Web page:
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Ups, downs, and levels in labor and work data to make sense of

There are several data points out I want to try and make some sense of.

In numbers that are up, long COVID has sidelined as many as 4 million U.S. workers, per new research cited by NPR. The researcher noted that it’s 2.4% of the U.S. working population.

Also up – residential energy costs due to work from home.  In research from Carnegie Mellon, looking at January 2019 through April 2020, residential electricity use ticked up by around 5 percent as many people spent more time in their homes.   A separate study by the National Bureau of Economic Research found that Americans paid $6 billion more on their home electricity bills from April to July 2020 than before pandemic lockdowns.  In that energy data, Low-income households and communities of color saw the most significant increase in electricity consumption, 

In the leveling group, US Residential broadband penetration of U.S. occupied housing units has leveled off – After a sizeable jump from Q2 2020 to Q2 2021, the last three quarters have shown a leveling. 

Also slowing – home prices in those pandemic boomtowns like Boise, Idaho, and Austin.    One of the reasons – is higher mortgage rates and increased prices. 

And down — New monthly job postings across all industries with “metaverse” in the title declined 81% between April and June, according to workplace researcher Revelio Labs.  Yes, it coincides with the general slowdown in the tech sector, as Job postings in tech hubs like San Francisco and Austin, Texas, dropped8.4% in the past four weeks, according to the job site Indeed.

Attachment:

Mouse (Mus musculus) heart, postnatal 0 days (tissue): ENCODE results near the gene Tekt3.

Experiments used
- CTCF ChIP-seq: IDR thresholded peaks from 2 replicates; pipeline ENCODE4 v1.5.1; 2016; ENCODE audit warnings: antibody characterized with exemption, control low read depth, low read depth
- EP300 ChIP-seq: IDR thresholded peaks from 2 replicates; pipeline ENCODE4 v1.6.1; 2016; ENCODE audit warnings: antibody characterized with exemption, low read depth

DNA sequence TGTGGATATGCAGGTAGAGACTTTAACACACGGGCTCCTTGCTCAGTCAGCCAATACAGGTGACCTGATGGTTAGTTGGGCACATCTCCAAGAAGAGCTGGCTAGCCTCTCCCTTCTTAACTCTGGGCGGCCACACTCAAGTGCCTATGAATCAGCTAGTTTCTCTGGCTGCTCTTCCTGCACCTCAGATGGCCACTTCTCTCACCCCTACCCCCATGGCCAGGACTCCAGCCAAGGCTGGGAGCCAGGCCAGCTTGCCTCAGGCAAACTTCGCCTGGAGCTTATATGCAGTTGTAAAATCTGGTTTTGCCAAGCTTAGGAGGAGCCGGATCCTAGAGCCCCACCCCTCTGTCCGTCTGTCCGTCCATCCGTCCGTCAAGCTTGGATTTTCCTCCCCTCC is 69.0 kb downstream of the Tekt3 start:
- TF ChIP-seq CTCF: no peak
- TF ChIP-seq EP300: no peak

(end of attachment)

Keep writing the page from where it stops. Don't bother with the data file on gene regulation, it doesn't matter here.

Why do we care?

While I put them into that up, level, and down groups… that’s not the story. 

Two themes.  First, labor – when you hear noise about labor shortages… 2.4% of the US working population being sick is pretty significant.   Not often referenced, but worth knowing.   Plus, let’s note that the metaverse may quickly become a fad over labor – that’s a pretty substantial drop in job listings.  Are they all hired… or just not a priority anymore?   We’ll see.

Second, remote work.  I think we’re settling into the new pattern, even if we don’t see it fully yet.     Broadband growth and home prices leveling tell us there have been less movement and change in the past quarter.    There’s a new cost to work transferred to workers – energy – but I suspect most will happily trade that for the commute savings.

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